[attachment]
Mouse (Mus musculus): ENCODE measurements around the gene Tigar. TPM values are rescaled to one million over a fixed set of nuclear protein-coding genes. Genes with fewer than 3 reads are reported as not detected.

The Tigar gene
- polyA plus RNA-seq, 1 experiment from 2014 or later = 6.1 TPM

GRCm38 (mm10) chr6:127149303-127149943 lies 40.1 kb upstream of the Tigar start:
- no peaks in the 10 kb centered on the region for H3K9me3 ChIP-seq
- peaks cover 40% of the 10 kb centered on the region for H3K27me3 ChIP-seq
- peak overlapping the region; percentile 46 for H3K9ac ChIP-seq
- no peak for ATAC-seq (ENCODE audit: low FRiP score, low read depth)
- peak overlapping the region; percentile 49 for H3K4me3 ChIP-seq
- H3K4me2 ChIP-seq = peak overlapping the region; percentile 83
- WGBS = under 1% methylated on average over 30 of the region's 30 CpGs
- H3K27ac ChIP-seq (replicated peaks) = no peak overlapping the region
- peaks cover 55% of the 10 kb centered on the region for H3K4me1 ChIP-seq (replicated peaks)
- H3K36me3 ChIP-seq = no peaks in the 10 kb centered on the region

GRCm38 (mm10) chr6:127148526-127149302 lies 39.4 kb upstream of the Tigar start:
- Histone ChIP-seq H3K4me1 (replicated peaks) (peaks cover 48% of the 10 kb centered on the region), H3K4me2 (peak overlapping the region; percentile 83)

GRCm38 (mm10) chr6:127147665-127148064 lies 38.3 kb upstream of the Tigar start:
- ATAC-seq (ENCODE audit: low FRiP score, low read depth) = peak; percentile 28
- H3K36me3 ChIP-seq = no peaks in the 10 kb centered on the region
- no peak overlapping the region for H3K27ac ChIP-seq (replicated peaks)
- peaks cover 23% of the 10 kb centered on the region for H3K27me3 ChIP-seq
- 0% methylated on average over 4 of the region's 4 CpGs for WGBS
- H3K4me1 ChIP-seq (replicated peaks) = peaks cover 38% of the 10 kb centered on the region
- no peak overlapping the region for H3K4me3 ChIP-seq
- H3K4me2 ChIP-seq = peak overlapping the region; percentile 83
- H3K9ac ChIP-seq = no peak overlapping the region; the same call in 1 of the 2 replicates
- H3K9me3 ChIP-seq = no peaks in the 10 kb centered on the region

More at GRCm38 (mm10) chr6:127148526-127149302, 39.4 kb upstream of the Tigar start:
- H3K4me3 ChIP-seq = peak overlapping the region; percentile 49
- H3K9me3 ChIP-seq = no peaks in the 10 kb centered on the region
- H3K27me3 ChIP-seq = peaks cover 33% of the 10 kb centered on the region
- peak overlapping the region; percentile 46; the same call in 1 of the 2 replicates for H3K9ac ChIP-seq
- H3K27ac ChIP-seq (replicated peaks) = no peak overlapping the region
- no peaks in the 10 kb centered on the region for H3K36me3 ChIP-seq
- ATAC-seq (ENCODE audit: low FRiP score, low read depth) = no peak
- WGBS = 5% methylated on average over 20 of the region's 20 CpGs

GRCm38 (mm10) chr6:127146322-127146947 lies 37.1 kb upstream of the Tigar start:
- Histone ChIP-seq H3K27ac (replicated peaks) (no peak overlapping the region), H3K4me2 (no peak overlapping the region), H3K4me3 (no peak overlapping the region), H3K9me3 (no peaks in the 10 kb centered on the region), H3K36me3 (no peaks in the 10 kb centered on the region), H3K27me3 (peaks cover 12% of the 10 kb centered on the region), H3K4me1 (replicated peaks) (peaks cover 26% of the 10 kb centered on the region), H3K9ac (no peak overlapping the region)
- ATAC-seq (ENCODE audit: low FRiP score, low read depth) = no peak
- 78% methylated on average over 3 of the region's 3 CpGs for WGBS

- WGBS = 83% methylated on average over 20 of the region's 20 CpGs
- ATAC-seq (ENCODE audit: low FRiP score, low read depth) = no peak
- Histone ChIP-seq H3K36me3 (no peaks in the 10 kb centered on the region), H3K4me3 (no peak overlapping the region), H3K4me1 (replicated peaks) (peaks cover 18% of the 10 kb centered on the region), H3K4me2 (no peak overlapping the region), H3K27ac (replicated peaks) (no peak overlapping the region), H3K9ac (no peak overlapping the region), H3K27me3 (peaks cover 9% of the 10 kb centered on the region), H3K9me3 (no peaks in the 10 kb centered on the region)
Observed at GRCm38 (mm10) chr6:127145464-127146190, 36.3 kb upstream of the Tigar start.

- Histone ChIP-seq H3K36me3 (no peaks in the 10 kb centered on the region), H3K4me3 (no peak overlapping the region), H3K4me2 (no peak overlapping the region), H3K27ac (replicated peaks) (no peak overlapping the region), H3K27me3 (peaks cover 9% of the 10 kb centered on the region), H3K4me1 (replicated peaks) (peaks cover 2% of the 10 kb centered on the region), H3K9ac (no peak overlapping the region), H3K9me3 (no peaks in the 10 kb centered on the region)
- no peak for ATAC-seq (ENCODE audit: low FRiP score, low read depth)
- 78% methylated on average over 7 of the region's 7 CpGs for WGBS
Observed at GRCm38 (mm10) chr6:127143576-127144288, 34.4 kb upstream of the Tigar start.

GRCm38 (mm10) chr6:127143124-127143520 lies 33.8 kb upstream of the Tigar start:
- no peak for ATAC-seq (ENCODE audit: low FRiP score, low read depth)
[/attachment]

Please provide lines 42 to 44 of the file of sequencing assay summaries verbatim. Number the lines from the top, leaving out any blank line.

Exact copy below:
- ATAC-seq (ENCODE audit: low FRiP score, low read depth) = no peak
- Histone ChIP-seq H3K36me3 (no peaks in the 10 kb centered on the region), H3K4me3 (no peak overlapping the region), H3K4me1 (replicated peaks) (peaks cover 18% of the 10 kb centered on the region), H3K4me2 (no peak overlapping the region), H3K27ac (replicated peaks) (no peak overlapping the region), H3K9ac (no peak overlapping the region), H3K27me3 (peaks cover 9% of the 10 kb centered on the region), H3K9me3 (no peaks in the 10 kb centered on the region)
Observed at GRCm38 (mm10) chr6:127145464-127146190, 36.3 kb upstream of the Tigar start.